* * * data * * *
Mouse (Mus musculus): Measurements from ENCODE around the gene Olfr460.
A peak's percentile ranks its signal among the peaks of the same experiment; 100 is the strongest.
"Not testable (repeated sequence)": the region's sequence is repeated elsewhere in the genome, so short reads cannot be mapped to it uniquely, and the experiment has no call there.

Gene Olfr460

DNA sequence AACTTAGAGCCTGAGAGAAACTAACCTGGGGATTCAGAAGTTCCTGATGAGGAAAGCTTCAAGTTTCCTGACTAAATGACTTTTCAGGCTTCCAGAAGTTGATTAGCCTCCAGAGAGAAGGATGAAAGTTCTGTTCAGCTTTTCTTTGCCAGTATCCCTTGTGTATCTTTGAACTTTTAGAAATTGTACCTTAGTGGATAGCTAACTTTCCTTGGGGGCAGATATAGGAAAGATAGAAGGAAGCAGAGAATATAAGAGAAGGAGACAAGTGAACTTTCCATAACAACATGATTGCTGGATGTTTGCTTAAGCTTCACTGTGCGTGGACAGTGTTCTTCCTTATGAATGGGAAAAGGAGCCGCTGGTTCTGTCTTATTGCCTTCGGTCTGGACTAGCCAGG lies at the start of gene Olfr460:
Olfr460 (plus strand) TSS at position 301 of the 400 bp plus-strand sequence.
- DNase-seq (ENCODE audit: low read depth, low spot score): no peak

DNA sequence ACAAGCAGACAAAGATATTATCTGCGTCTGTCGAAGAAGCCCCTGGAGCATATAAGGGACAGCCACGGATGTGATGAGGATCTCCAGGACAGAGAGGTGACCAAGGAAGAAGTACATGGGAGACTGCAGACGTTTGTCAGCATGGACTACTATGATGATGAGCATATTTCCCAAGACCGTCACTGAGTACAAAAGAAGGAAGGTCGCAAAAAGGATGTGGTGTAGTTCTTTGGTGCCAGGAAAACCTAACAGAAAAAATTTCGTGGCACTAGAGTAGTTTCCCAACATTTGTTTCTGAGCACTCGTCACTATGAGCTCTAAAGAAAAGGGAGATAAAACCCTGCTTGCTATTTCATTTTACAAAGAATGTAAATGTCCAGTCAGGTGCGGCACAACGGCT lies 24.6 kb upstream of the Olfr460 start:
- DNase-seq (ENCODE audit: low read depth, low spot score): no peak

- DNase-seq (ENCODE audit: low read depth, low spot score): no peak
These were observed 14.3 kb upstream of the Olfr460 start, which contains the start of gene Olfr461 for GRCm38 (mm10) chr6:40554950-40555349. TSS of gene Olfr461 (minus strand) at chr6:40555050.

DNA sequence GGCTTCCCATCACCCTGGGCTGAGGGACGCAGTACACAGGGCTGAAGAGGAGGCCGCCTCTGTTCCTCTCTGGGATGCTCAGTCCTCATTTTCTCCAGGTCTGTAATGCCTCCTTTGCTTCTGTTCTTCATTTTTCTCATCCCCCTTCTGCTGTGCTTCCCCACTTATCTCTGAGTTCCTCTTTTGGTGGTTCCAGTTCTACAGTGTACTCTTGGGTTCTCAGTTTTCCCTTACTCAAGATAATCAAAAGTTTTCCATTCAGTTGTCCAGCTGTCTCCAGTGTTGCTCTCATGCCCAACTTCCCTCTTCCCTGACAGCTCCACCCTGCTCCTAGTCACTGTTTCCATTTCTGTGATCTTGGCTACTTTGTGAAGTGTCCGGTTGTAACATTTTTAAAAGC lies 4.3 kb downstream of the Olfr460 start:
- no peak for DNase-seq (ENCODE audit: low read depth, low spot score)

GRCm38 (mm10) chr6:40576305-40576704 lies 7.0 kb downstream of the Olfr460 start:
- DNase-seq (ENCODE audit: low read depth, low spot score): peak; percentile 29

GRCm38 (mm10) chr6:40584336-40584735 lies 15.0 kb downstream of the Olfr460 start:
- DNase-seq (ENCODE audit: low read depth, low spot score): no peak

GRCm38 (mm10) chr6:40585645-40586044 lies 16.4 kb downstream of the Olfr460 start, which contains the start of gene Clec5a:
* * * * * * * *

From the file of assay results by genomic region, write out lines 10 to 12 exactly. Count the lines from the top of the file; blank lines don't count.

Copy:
- DNase-seq (ENCODE audit: low read depth, low spot score): no peak
These were observed 14.3 kb upstream of the Olfr460 start, which contains the start of gene Olfr461 for GRCm38 (mm10) chr6:40554950-40555349. TSS of gene Olfr461 (minus strand) at chr6:40555050.

DNA sequence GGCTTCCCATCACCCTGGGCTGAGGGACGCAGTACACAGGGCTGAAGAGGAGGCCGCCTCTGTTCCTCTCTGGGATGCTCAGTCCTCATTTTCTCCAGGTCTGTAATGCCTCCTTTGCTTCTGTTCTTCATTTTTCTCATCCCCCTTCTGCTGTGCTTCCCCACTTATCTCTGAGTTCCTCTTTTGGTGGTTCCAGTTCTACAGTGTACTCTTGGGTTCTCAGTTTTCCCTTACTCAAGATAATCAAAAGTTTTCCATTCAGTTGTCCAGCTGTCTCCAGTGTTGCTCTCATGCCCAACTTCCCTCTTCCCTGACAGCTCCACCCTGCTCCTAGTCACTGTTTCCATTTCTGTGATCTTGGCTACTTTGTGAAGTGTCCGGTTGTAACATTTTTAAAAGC lies 4.3 kb downstream of the Olfr460 start: